In an era when today’s players too often punctuate shots with profanity laced celebrations, call out one another on social media and write illegibly signatures that kids wait all day for, it would serve the professional game well to remember that Arnold Palmer was adored only in part because he won prolifically earlier in his career.
Mainly he was adored because he lived the self-augmenting truth that how you treat others, like the idea of tithing, will come back tenfold. There’s a tax on fame, someone once said, and it’s 15 seconds for every fan. Palmer gave all of us much more than that.
3. Se Ri Pak Changes the LPGA's Landscape
We judge athletes and athletic performances by how they change their sport and no event and no player changed their sport more than Se Ri’s 1998 U.S. Open win. There is a before and after on the LPGA and it is the cataclysmic win by the South Korean who at the time was the only player from her country in the top 50 on the tour’s money list.
South Korea has one-fifth the population of the United States and now produces almost three times as many players in the top 50 of the women’s world rankings, a phenomenon that has the golf world scratching its head. But its roots are in Se Ri Pak’s 1998 U.S. Open win.
4. Evolution - and Marketing - of the Golf Ball
Solid-core golf balls had been around for decades but they came with a hard cover, which combined with the solid core, meant that the ball retained more of its shape at impact; subsequently more energy was delivered to the ball, which meant more distance. That distance, however, came at the cost of control and so the ball remained a product for amateurs. In the early 1990s, Bridgestone began experimenting with different materials to try to create the ultimate ball that offered distance and control. An early adopter to that ball, the Precept EV Extra Spin, was Nick Price, and over the course of four years he went from 97th in driving distance to sixth. From just inside the top 40 in the world to No. 1.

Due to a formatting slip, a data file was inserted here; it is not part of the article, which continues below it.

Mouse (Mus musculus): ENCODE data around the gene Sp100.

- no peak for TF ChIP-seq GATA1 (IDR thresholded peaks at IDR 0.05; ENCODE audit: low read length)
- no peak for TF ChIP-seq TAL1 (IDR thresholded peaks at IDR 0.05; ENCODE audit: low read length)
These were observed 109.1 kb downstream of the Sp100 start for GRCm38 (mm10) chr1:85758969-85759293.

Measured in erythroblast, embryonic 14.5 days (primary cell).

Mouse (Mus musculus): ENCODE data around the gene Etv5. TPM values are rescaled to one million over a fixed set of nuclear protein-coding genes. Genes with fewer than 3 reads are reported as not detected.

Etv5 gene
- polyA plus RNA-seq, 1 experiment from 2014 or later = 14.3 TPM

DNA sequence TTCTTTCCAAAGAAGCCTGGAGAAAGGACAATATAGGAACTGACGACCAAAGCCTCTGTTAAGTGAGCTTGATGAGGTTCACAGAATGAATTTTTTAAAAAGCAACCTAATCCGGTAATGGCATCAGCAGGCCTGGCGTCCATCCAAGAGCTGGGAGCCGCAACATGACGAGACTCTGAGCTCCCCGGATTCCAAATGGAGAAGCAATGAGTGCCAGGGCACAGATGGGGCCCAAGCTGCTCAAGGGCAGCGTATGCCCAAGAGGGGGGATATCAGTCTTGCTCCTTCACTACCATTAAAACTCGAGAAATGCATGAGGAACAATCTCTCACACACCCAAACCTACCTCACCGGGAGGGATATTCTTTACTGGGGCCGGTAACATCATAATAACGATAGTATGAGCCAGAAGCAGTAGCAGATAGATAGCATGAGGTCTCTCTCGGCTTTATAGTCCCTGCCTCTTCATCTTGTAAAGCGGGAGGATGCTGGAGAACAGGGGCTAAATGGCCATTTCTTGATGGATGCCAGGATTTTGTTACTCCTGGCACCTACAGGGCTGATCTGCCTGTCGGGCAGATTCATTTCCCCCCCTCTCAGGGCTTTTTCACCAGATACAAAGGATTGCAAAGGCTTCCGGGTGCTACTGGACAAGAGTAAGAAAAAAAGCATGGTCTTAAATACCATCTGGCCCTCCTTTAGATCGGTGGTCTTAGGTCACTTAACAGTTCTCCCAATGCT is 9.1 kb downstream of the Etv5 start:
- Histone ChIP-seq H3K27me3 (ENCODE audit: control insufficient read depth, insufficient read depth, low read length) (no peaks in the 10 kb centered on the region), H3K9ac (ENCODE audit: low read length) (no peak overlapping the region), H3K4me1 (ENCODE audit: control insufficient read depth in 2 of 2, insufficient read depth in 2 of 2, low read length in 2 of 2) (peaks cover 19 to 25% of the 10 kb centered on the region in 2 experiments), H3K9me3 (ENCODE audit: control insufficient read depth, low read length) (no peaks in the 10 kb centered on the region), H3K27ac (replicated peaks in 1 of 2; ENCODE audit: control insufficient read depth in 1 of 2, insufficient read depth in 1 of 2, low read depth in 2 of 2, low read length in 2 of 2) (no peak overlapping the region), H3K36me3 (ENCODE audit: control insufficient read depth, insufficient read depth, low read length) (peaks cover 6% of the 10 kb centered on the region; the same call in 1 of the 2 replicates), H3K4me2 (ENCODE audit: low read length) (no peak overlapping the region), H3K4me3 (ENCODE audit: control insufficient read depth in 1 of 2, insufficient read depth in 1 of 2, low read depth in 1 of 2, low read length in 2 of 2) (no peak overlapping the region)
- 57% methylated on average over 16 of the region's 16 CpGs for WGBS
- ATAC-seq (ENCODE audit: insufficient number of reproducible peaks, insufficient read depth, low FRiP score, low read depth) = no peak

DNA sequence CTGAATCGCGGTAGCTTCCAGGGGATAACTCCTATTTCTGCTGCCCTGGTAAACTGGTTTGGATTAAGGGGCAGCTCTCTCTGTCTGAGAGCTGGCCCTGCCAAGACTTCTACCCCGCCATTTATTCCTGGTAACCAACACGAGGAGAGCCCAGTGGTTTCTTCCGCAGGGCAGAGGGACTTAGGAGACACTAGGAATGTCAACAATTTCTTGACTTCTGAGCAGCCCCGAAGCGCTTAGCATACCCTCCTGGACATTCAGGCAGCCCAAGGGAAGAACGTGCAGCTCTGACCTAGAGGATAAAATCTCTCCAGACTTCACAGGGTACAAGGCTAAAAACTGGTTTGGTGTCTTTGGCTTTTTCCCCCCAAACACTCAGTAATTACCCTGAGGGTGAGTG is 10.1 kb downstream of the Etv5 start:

Spalding noticed and created a multi-layered ball of solid core construction called the Strata, which Mark O’Meara switched to in 1996 and was second that year in greens hit in regulation, having been 127th a few years before. In 1998, O’Meara won two majors using that ball. In 2000, Tiger Woods quit using the Titleist ball and started using the Nike ball, which was designed by Bridgestone. Switching two weeks before the U.S. Open that year to the solid-core, multi-layered construction of the Bridgestone-made Nike ball, Tiger had a technological advantage over the vast majority of players. When he won that U.S. Open by 15 strokes more than a few Tour players noticed.